A Plea to the Premier League
This morning I awoke to the extraordinary news that West Ham and Portsmouth are facing investigation into the alleged use of ineligible players. Strangely perhaps, it is the actions of West Ham rather than Portsmouth which trouble me the most, and demand the most throrough of examinations.
There's a bit of 'previous' here too as you might recall, because West Ham were thrown out of the League Cup after the infamous 'Manny Omininyi' affair. To quote a baseball term, for me it should very much be a case of 'two strikes and you're out' (I think it's three - Ed.)
There are few things that threaten the very integrity of our beautiful game than the fielding of ineligible players. The fans can overlook hooliganism; we can disregard the occasional bung and we can certainly turn a blind eye to allegations of wife-beating, alcoholism, gambling addiction and roastings. However the use of ineligible players eats away like a cancer at the very heart of what sport should be.
To my knowledge, Charlton have never fielded an ineligible player. Incompetent, ineffectual and inept yes, but never ineligible. And you know what, Curbs knew it too which is perhaps why he left. There were strong rumours (subsequently denied) that towards the end of last season he knocked on Richard Murray's door and said, "Ronaldinho's in London shopping this weekend....any chance we could throw him in against 'Boro and call him 'Lloyd Sam'? After all no-one knows what Lloyd Sam looks like 'cos I've never played him."
Naturally whilst 'Minty' was tempted what with positional prize money at stake, he knew the fans would never stomach it. Anyhow I refuse to believe there's much in the rumour either given his reputation for purity; Curbs was after all famously quoted as saying, "I'd rather lose a match than leave someone up for corners."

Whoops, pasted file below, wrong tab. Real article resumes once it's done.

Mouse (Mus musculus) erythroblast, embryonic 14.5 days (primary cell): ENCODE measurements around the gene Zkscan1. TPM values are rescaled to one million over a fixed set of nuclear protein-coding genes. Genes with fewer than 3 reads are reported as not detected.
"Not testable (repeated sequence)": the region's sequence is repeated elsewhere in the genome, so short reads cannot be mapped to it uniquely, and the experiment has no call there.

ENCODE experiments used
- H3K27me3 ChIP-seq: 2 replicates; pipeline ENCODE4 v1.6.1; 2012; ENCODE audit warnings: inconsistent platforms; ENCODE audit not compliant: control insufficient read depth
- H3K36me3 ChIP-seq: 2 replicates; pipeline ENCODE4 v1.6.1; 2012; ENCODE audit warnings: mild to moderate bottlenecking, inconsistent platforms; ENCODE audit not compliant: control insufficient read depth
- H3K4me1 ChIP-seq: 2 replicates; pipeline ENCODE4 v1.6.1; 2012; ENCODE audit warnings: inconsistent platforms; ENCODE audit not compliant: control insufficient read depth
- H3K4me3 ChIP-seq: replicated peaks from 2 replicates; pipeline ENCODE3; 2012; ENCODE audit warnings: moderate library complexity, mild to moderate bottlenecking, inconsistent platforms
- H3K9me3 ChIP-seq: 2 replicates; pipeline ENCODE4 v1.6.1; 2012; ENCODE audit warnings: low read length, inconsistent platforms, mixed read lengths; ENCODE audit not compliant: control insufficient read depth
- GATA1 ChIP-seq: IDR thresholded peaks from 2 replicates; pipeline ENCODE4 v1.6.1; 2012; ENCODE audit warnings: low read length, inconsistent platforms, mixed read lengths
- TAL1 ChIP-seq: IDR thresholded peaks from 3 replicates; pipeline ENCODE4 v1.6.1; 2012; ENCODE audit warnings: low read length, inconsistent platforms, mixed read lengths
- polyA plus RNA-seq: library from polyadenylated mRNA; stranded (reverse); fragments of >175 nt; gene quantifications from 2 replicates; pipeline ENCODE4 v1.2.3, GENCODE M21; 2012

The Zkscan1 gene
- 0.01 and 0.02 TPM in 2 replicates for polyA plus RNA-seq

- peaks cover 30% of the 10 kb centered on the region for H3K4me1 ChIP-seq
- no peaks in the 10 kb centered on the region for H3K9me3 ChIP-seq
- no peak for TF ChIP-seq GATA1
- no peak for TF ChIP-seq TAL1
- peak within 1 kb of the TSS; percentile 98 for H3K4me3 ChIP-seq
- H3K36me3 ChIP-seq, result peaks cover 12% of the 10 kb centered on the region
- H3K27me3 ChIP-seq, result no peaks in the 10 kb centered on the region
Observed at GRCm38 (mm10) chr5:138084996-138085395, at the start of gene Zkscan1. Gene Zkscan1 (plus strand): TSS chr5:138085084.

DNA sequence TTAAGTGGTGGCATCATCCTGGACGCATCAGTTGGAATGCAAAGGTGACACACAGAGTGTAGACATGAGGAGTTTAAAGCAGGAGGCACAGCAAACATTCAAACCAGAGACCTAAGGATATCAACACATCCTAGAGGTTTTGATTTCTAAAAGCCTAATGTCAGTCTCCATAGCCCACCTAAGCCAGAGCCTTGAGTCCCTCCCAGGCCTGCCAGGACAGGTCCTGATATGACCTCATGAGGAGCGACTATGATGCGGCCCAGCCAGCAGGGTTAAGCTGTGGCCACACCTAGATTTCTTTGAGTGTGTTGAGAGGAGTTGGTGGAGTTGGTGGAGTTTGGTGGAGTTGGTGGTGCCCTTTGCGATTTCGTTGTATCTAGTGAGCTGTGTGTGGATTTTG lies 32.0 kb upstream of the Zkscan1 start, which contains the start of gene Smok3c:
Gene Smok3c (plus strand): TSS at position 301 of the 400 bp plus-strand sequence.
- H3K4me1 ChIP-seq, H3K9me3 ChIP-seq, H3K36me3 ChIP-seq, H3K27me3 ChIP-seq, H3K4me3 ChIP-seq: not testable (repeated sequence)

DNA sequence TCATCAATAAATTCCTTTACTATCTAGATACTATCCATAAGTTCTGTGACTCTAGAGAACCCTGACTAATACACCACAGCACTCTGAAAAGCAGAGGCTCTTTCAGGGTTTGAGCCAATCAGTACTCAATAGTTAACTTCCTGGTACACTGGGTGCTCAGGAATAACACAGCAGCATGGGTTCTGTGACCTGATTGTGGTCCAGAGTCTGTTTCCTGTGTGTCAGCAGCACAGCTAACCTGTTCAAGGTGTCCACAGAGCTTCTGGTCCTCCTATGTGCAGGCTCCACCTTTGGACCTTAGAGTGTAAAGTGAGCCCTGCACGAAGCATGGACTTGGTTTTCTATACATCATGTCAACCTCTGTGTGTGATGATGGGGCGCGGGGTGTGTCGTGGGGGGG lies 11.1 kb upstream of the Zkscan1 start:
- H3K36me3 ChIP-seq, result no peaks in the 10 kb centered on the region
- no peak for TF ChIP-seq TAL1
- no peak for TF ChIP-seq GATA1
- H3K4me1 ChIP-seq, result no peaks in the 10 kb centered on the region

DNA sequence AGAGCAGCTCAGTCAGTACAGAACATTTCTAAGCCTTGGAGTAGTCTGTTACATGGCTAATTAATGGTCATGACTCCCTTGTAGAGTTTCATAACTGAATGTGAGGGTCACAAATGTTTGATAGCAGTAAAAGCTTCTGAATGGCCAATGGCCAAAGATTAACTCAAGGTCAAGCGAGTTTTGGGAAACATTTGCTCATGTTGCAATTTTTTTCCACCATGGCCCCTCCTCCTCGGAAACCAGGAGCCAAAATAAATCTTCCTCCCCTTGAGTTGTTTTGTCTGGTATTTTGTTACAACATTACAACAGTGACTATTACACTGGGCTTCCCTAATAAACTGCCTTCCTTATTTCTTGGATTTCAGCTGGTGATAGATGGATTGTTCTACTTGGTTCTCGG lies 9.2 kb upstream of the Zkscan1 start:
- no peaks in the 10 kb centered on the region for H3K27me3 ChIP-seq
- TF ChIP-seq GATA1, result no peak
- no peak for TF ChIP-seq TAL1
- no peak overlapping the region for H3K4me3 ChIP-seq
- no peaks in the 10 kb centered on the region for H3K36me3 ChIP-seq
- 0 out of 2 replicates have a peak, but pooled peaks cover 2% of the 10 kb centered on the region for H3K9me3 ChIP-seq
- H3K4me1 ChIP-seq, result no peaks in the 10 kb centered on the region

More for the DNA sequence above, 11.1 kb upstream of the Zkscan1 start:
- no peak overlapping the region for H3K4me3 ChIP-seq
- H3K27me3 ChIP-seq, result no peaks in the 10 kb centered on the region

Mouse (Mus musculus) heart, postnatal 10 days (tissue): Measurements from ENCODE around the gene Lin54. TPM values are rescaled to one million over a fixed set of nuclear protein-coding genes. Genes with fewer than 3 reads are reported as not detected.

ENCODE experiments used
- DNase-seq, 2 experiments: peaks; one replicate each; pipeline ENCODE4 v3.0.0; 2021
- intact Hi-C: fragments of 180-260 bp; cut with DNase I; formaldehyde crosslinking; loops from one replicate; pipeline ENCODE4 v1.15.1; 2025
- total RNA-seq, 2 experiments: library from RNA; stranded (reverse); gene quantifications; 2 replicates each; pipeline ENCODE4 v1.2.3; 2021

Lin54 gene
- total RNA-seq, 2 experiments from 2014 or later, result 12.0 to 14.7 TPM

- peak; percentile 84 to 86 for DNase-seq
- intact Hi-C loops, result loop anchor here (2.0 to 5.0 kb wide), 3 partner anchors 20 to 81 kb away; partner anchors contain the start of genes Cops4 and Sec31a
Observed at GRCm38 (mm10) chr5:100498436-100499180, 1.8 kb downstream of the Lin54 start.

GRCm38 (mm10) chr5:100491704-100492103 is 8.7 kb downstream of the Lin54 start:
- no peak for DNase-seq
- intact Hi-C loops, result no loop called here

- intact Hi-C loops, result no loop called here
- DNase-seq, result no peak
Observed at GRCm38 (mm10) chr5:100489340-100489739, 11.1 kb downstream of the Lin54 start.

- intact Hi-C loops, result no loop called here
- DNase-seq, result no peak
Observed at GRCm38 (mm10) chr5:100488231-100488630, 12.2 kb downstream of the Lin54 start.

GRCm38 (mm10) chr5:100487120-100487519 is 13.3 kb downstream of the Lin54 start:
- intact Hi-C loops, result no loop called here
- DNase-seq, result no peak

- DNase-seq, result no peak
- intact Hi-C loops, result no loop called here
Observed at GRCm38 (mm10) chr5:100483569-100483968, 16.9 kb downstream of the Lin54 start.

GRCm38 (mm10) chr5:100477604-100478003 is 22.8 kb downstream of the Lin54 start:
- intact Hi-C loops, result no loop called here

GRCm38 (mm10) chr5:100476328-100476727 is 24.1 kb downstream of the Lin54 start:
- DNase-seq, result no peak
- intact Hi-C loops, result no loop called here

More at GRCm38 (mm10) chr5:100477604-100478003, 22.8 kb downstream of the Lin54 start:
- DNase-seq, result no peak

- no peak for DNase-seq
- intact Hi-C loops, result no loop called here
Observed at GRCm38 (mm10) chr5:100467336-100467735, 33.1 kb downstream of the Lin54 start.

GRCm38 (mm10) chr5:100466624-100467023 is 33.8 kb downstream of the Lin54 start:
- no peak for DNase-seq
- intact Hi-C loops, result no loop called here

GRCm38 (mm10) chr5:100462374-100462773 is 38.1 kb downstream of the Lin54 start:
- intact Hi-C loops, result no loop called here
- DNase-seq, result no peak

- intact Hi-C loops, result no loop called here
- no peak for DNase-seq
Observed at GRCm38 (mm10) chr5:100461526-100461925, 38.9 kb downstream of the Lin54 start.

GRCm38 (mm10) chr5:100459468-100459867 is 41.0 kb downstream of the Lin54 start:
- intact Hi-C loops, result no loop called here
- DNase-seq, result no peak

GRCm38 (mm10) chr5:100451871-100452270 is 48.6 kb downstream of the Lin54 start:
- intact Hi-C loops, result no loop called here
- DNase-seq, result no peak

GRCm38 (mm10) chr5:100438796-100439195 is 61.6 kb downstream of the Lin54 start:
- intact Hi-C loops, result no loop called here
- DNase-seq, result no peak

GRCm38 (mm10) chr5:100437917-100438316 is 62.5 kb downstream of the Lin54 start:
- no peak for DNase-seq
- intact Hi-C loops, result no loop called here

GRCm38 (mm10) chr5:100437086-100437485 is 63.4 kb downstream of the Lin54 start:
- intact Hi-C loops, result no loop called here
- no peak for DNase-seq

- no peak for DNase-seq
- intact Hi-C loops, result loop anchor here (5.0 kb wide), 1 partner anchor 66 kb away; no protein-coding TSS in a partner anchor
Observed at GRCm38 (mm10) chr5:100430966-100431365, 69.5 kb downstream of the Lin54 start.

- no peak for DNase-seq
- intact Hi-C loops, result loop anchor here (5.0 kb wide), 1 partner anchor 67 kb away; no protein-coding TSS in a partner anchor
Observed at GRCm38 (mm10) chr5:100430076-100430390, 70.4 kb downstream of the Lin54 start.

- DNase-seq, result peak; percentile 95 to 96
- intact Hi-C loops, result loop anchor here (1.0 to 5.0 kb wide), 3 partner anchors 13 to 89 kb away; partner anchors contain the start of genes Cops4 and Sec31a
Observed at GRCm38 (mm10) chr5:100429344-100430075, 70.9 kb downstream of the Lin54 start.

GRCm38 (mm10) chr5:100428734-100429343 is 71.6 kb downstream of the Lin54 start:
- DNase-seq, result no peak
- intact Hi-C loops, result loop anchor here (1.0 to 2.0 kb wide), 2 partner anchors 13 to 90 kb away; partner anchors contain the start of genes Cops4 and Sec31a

I've had a bit of 'previous' myself when it comes to ineligble players and I've seen the damage it causes. When I was living in London, I ran a Sunday league team and the temptation to 'play a ringer' was never too far away. One Sunday morning for example, my patience was tested by my goalkeeper who rang me and informed me "I don't know where I am" in a hungover drawl. "Have you tried going outside to take a look?," I replied helpfully, resigning myself to taking the field with ten men.
So the next time we were short, I enlisted the help of my friend Stuart (6-foot, ginger, WASP) and asked him if he minded being Jon (5-foot 5, Jewish) for the duration of the game. When a dangerous cross was entering our penalty box, I had enough on my plate trying to avoid having to head it without worrying that I needed to remember to stop referring to 'Jon' as 'Stuart'. It was only when the third goal for which Jon/Stuart was directly at fault for bulged the net, that I began to realise factors other than confusion over his name might be at work.
So it is with a touch of nostalgia (which isn't what it used to be incidentally), and a heavy heart that today I appeal to the Premier League to do what is right, and preserve the very decency of the sport and West Ham's proud history. As Epictetus put it, "First say to yourself what you would be; and then do what you have to do."
So it is in the memory of the late great Bobby Moore, in the name of Geoff Pike, Pat Holland and George Parris, and in the name of all true and decent lovers of football, that New York Addick today demands an immediate ten-point deduction and the requirement that West Ham field only eligible players such as Jonathan Spector and Christian Dailly in all remaining games.